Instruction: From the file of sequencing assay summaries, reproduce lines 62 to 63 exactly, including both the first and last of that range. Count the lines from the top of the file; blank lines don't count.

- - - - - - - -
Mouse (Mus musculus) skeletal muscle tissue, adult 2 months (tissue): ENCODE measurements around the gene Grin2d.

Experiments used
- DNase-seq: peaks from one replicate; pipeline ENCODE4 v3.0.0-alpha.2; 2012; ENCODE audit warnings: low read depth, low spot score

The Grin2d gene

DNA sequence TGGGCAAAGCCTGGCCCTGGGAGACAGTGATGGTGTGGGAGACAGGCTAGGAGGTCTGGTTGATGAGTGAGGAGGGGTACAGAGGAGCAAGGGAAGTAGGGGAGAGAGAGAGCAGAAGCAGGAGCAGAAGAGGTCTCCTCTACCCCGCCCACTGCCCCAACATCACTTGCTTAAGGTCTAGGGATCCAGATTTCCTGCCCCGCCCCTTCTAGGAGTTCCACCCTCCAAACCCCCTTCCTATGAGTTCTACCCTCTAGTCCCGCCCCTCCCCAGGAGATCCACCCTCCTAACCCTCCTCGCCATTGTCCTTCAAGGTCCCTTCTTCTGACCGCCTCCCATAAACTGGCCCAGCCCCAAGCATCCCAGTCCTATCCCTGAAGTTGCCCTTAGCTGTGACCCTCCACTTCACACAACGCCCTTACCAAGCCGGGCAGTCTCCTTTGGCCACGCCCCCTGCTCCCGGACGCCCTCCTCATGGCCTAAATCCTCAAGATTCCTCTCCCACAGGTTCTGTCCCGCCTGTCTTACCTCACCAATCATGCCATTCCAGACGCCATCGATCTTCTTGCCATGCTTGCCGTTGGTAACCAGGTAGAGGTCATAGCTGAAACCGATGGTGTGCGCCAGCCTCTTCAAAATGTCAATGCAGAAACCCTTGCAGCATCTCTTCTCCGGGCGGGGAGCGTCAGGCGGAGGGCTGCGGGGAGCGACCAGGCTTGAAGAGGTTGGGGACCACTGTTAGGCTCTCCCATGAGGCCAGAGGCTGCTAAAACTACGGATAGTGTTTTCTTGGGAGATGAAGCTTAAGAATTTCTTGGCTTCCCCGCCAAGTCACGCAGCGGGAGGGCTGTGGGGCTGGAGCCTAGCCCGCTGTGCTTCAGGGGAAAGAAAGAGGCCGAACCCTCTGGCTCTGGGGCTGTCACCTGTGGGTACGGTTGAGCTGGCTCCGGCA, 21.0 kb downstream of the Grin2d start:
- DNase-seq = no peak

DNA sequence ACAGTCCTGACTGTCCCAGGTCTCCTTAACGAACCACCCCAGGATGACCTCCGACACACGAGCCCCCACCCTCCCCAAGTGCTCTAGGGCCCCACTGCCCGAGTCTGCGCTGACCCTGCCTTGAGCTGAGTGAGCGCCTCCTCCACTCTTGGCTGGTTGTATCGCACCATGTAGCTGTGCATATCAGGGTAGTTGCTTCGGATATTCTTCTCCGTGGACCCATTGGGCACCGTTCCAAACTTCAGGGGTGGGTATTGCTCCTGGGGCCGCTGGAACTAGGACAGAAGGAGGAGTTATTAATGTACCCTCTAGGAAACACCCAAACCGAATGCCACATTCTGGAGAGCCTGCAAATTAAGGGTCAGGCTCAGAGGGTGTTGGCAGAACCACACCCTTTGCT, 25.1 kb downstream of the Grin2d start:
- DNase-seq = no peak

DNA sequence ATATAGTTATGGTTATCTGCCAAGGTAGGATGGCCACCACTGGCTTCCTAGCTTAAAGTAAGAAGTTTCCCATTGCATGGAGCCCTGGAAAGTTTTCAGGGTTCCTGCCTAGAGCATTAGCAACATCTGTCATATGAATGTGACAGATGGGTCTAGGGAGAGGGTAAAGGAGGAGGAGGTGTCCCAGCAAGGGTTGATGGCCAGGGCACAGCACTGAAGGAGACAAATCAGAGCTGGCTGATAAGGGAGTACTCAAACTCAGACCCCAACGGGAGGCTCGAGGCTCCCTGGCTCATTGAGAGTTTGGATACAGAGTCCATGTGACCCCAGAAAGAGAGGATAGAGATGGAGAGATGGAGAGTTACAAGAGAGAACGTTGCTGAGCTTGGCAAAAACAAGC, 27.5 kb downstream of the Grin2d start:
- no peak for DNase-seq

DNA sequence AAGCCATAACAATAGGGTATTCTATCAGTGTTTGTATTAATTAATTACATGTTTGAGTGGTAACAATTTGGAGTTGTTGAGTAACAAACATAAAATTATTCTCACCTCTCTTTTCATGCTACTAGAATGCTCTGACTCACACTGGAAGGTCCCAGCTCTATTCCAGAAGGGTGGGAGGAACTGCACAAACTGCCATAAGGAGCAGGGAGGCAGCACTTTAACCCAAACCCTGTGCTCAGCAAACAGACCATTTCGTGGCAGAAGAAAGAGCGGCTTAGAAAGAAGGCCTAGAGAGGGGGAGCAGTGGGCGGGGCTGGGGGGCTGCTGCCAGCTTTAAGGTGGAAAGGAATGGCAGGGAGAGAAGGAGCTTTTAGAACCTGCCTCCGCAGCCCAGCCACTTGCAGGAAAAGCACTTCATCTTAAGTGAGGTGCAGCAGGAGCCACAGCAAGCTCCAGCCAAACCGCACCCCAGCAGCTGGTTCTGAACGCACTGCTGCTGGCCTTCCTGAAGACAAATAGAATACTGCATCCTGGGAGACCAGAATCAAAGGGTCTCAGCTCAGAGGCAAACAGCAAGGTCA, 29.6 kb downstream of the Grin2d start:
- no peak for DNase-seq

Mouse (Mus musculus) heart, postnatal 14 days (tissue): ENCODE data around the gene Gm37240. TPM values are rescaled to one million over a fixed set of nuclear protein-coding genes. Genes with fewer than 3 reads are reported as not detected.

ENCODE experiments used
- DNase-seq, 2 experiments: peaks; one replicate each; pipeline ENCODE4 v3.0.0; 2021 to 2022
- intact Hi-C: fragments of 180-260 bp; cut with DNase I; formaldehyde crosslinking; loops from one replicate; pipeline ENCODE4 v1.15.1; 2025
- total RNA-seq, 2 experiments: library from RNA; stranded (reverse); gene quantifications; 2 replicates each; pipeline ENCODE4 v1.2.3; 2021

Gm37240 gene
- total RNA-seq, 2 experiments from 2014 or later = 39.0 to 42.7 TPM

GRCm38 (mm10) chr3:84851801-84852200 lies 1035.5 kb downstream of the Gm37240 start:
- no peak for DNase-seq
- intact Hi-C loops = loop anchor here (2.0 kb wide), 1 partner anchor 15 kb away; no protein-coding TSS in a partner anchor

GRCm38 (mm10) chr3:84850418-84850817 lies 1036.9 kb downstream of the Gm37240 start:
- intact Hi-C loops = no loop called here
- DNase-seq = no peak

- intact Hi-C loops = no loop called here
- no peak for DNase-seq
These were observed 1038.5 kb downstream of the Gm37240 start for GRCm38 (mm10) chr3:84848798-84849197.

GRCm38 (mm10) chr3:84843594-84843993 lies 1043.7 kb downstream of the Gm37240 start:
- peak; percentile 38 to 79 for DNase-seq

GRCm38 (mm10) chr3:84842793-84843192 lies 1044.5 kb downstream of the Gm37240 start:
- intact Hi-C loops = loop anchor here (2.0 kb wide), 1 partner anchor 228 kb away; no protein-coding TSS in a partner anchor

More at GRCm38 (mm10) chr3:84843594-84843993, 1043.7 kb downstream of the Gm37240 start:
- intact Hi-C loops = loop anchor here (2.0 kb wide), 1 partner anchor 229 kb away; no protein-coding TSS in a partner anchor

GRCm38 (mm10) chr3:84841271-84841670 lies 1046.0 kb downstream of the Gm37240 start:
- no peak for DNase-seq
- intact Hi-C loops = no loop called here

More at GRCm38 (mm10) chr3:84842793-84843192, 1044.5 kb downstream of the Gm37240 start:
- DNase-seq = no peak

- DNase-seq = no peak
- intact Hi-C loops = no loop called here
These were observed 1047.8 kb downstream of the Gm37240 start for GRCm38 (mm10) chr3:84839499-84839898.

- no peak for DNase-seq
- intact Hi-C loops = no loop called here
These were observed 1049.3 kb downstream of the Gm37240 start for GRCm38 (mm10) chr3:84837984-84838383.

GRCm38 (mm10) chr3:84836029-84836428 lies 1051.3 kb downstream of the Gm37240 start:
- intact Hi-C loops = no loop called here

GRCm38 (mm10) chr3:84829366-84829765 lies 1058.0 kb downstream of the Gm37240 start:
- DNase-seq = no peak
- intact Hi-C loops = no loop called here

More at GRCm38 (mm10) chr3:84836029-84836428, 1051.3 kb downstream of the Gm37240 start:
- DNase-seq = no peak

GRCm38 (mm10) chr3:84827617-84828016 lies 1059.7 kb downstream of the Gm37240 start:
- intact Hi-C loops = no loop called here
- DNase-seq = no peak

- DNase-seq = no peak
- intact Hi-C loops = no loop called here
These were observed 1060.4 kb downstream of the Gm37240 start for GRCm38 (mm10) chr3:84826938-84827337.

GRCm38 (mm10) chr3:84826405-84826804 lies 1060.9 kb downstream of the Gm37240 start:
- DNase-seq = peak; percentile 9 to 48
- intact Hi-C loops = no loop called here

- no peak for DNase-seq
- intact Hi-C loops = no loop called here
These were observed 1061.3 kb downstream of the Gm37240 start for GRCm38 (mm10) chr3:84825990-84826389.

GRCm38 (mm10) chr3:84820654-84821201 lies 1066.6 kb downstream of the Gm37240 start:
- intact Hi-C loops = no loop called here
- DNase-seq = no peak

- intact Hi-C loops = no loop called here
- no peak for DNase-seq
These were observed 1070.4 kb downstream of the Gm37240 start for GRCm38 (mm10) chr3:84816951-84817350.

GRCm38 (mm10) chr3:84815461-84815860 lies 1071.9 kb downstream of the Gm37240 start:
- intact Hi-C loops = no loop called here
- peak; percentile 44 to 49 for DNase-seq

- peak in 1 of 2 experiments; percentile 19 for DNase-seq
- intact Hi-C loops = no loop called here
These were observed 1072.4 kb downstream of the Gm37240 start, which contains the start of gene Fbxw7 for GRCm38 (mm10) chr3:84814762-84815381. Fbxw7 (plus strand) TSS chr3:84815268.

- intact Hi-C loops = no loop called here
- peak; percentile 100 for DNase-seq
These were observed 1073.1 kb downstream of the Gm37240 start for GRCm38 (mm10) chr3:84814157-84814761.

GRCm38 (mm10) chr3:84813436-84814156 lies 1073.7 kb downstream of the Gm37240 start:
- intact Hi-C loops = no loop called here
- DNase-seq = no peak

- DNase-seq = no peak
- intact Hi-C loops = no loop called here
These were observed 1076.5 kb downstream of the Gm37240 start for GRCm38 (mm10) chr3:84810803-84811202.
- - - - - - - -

- no peak for DNase-seq
- intact Hi-C loops = no loop called here